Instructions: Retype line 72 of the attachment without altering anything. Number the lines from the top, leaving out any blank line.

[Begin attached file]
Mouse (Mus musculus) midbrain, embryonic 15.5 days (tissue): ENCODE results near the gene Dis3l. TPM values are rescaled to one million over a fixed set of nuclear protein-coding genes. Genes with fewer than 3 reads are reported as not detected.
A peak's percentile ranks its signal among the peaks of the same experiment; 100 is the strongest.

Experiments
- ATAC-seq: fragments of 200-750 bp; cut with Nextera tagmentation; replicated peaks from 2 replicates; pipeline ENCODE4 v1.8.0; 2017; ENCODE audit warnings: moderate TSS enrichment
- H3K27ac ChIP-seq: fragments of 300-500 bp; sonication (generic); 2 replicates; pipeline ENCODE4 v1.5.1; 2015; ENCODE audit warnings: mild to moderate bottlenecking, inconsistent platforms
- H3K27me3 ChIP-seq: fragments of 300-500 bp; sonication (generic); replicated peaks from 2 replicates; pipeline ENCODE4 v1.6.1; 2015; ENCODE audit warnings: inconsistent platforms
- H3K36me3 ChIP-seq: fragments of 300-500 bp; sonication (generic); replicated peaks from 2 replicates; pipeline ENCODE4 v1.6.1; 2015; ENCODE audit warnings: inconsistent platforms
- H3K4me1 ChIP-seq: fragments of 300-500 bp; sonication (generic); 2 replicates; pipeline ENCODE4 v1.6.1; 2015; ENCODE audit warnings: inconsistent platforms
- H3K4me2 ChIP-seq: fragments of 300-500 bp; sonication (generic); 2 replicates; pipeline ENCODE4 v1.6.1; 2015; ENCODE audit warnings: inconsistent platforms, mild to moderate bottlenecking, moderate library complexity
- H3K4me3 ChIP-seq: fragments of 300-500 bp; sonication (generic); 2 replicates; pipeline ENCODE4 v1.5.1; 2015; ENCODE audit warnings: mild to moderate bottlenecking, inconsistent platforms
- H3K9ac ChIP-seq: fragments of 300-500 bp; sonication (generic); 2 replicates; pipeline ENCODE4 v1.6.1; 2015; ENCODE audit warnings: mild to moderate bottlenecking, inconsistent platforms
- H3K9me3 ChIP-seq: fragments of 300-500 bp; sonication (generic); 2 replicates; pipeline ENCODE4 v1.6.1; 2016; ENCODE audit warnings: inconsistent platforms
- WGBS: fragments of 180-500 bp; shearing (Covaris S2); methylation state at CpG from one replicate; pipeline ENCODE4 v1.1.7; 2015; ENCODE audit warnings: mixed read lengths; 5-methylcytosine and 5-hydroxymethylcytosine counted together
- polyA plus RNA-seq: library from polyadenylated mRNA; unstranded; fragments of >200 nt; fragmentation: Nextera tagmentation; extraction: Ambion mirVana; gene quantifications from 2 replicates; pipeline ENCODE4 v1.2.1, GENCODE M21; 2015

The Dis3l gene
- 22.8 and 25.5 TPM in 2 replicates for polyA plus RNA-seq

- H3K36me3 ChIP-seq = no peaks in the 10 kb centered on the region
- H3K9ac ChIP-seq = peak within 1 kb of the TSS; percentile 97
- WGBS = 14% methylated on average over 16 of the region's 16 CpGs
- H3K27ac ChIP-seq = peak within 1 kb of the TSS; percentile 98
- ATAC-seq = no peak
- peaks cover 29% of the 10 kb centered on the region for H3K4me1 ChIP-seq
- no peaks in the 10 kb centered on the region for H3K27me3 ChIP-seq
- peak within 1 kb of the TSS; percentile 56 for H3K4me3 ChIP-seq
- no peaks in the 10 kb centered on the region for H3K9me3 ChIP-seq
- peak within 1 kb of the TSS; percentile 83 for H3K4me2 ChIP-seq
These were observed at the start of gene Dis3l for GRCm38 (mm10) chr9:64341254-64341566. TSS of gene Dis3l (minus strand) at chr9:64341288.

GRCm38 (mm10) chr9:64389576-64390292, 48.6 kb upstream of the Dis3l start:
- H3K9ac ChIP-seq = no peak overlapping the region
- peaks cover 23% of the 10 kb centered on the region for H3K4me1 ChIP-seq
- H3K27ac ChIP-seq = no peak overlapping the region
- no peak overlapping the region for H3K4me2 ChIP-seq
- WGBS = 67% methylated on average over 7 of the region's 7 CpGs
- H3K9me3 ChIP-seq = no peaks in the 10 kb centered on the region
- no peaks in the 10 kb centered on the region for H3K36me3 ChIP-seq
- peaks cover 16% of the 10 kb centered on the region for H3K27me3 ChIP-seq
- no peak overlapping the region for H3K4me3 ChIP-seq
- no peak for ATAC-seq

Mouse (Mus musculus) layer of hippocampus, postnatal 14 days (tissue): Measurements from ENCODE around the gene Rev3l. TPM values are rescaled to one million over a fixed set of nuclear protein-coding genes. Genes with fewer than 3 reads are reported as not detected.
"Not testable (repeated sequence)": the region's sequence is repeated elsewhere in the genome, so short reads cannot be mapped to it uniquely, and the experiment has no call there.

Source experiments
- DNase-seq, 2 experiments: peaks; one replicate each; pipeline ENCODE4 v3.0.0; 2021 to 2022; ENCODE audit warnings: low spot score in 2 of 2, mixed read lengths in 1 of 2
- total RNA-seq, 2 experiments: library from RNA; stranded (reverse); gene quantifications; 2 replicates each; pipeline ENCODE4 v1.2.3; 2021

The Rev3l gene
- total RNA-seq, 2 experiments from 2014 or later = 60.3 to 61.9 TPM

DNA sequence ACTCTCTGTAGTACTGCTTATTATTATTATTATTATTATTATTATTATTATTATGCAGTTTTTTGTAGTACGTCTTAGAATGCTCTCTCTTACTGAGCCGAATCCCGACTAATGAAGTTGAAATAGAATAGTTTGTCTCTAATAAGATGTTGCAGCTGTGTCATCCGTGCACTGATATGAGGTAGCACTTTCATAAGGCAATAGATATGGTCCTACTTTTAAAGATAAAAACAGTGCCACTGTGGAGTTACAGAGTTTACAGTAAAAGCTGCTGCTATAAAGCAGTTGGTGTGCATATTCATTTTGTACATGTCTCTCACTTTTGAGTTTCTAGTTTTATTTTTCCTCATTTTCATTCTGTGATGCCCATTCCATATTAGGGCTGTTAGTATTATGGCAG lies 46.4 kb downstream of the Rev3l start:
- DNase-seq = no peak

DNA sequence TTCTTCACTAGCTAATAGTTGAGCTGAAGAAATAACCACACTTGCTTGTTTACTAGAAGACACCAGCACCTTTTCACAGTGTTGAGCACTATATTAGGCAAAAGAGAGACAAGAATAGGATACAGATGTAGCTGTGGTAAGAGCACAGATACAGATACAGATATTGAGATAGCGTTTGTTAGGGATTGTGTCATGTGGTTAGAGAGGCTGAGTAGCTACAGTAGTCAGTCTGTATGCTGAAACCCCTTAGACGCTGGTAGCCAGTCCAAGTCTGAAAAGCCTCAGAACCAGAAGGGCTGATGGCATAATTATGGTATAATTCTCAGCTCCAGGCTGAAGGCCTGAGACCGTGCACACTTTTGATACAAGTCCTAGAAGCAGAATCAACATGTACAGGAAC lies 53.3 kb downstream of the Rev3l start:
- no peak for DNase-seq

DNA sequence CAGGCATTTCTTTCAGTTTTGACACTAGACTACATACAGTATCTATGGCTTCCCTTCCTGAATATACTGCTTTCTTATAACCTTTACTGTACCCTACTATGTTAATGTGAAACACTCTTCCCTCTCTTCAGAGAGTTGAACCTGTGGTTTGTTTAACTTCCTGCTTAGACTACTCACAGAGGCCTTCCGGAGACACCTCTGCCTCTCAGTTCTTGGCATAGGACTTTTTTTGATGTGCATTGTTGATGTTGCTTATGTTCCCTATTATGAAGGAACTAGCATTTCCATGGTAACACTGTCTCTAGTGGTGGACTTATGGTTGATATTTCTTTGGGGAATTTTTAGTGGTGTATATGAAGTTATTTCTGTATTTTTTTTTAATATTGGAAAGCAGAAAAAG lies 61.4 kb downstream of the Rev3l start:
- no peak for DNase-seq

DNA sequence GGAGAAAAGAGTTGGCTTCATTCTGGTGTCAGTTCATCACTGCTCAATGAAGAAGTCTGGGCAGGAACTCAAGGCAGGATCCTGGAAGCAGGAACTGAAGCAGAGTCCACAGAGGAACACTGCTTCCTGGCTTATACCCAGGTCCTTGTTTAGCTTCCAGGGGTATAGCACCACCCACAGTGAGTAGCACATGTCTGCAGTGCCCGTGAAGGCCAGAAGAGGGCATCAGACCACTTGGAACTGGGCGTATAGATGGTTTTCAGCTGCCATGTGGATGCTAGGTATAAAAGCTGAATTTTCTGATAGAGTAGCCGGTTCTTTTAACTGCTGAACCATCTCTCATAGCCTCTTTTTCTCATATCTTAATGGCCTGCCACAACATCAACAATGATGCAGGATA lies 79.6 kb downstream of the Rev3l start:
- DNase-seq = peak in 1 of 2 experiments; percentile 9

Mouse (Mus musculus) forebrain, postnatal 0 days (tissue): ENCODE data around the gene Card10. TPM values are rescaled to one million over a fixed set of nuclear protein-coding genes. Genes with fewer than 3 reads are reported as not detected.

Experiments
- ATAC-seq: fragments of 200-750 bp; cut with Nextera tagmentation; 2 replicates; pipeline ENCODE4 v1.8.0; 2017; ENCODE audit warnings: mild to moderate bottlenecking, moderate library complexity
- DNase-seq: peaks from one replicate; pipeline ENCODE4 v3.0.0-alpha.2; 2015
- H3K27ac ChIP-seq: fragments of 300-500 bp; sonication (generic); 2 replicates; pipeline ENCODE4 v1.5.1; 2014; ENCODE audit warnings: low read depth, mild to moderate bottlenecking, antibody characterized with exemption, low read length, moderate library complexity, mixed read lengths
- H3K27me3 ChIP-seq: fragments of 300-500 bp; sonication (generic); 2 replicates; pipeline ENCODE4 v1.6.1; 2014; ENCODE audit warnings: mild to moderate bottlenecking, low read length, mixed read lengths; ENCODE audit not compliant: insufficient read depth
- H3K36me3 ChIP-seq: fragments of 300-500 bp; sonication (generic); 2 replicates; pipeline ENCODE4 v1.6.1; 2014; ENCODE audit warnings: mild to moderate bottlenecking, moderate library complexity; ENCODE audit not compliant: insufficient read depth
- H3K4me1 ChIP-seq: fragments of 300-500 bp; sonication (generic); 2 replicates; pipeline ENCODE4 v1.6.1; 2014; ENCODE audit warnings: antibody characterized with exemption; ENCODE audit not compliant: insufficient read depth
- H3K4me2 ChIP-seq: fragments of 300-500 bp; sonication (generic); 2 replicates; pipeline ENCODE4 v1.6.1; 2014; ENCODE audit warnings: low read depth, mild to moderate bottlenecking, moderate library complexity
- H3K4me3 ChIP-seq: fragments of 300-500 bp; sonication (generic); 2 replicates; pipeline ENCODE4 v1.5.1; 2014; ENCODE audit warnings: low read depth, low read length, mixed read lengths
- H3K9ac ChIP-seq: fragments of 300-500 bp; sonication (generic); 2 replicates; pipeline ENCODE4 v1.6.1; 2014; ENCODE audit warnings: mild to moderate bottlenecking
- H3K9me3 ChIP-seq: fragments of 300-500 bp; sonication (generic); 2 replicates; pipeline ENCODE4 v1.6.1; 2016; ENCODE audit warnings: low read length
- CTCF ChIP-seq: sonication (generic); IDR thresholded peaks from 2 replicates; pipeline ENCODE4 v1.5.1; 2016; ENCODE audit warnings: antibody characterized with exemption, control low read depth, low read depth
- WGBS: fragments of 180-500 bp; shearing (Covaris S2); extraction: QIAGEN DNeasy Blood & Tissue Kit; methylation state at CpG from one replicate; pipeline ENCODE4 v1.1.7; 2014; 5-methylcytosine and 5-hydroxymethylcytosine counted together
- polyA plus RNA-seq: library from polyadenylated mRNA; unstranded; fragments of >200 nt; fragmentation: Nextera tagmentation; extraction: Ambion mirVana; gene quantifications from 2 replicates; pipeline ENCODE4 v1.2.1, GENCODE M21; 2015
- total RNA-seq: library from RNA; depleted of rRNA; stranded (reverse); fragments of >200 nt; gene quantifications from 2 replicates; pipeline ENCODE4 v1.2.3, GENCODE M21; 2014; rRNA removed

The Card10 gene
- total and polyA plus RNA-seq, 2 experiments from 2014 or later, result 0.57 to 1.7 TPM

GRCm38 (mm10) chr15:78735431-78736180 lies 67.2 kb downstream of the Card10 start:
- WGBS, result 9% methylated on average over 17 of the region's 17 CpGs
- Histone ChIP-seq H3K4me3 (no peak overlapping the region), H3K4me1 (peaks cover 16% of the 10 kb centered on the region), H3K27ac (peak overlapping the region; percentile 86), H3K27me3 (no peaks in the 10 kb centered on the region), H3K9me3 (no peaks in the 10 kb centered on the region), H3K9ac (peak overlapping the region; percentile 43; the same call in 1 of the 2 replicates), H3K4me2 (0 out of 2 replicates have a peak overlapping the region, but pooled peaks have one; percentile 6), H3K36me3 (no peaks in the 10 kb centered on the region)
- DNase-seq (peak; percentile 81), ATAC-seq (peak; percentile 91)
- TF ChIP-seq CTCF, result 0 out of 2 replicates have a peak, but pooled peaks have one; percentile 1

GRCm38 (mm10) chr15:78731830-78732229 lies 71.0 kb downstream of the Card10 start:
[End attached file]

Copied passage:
GRCm38 (mm10) chr15:78735431-78736180 lies 67.2 kb downstream of the Card10 start: